Significant Statistics | Utah’s Social Capital Index score stands at 94. What does that mean?

Written by: Peter Reichard

In July, the Utah Foundation released the eighth report in its Social Capital Series, summarizing the findings of the series and tallying the metrics we deployed. Across roughly 30 metrics in seven categories, Utah emerged with a strikingly high composite score of 94.
In 2021, Utah had the highest level of social capital in the nation, and has consistently been among the top states during the previous eight years. Following a decline, Utah’s index number began rising after 2017.
The importance of social capital cannot be overstated. Low social capital levels often lead to poor economic and social outcomes, both for individuals and for populations. Policymakers seek to ameliorate these poor outcomes through endeavors that span educational efforts, public assistance programs and law enforcement interventions. As social capital declines, the challenges become more acute – and social scientists across the political spectrum affirm that social capital in the U.S. is in long-term decline. But in places where social capital is comparatively robust, it can translate into heightened economic prospects and lower demands on the public sector. Utah is just such a place.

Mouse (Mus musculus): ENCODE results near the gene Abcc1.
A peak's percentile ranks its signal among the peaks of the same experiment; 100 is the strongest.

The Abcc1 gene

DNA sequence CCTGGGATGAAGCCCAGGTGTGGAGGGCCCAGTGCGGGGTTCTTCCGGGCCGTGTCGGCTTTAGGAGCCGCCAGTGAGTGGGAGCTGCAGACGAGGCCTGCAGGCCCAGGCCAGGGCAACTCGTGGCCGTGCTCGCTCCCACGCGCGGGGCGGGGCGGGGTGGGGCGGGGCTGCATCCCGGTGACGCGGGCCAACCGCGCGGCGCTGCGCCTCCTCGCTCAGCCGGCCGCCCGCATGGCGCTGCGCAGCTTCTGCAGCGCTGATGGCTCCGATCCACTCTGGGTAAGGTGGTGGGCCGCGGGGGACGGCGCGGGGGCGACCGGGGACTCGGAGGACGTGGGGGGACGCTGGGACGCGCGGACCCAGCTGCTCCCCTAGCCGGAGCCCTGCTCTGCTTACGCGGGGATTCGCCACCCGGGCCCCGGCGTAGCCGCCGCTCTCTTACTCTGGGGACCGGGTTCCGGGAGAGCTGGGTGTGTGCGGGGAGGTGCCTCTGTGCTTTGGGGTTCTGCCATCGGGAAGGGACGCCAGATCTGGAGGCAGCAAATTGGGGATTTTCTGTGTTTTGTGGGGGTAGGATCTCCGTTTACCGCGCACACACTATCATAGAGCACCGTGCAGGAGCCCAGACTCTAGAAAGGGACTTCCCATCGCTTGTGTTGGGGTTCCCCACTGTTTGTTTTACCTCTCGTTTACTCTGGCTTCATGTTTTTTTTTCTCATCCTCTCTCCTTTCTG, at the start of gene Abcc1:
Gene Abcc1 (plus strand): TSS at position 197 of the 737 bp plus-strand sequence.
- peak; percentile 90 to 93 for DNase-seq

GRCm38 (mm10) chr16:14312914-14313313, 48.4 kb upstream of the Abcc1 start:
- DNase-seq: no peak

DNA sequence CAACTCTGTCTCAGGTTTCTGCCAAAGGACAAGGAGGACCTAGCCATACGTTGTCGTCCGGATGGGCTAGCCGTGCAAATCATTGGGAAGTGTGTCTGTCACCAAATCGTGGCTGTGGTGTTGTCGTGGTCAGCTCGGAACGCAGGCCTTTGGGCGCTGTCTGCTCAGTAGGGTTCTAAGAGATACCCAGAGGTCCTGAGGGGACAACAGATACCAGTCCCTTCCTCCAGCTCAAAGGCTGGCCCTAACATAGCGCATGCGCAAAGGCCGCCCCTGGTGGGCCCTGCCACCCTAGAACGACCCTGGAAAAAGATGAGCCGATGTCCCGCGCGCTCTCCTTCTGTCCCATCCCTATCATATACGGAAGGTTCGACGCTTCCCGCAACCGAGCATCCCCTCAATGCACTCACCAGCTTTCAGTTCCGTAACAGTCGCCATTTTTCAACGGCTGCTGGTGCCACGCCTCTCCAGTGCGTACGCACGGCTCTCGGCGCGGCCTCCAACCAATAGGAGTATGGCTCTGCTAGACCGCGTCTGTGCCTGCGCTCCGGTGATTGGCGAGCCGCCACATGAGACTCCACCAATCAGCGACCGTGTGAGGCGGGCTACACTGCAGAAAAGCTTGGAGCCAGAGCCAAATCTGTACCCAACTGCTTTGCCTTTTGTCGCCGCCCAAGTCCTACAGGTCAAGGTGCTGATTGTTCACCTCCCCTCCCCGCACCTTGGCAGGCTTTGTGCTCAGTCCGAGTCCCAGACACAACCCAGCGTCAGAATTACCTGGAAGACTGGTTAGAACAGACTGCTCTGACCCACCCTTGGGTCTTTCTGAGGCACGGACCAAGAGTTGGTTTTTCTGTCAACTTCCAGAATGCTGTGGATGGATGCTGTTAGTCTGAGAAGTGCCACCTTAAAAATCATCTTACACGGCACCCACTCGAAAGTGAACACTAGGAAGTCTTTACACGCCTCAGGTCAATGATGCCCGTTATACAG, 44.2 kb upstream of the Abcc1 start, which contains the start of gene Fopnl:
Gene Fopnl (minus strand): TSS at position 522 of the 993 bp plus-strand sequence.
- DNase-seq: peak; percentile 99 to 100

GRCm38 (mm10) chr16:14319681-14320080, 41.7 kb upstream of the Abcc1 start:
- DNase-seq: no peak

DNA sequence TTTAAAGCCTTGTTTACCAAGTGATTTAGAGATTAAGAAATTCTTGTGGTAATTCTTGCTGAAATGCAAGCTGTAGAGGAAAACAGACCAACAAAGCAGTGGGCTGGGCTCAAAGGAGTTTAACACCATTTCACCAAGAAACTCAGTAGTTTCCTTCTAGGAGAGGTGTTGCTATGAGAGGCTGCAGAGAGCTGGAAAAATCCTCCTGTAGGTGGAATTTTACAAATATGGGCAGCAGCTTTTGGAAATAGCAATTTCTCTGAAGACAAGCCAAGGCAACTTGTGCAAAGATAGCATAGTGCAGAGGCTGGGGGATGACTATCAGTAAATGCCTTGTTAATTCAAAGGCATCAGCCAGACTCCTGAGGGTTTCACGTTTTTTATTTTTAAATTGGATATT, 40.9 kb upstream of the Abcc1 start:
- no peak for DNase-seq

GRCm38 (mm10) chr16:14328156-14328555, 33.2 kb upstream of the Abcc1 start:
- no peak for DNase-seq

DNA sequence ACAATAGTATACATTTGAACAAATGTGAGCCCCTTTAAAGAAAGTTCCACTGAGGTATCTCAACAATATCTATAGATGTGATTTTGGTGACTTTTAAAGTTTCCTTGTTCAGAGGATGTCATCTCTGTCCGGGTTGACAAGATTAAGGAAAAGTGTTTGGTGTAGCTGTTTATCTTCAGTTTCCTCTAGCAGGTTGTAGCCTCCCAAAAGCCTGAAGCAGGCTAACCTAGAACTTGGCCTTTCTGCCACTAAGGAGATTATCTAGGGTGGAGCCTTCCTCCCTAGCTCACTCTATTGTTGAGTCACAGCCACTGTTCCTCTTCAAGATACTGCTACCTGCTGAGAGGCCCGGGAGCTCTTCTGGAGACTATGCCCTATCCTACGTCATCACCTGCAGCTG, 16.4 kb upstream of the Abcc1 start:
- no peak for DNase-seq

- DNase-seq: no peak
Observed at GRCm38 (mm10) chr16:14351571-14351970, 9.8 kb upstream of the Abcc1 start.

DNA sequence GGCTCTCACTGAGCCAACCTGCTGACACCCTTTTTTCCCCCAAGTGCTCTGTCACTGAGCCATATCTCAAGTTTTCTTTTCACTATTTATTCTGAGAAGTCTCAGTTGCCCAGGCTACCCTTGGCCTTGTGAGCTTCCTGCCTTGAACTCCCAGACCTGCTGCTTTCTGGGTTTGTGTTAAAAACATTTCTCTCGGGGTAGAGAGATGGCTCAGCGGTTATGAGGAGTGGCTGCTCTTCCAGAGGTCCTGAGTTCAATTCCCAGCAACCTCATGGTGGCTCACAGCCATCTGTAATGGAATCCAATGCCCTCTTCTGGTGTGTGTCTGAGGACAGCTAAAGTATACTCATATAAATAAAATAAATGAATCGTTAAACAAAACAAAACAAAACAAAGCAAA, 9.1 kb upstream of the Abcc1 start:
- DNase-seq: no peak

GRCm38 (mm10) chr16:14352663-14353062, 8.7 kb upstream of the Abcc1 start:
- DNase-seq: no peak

Interestingly, neighboring Nevada, New Mexico and Arizona have some of the very lowest social capital in the nation. Were they to suddenly obtain Utah’s levels of social capital, the impacts would be significant; they might see themselves as entering into a time of social flourishing. All of this is to say that Utahns should pay close attention to social capital, shoring up its strengths and addressing its weaknesses.
Get the full picture by visiting the Utah Social Capital Series project page here. You can listen to Utah Foundation President Peter Reichard discuss social capital in the Salt Lake Chamber’s “Speaking on Business” segment below.
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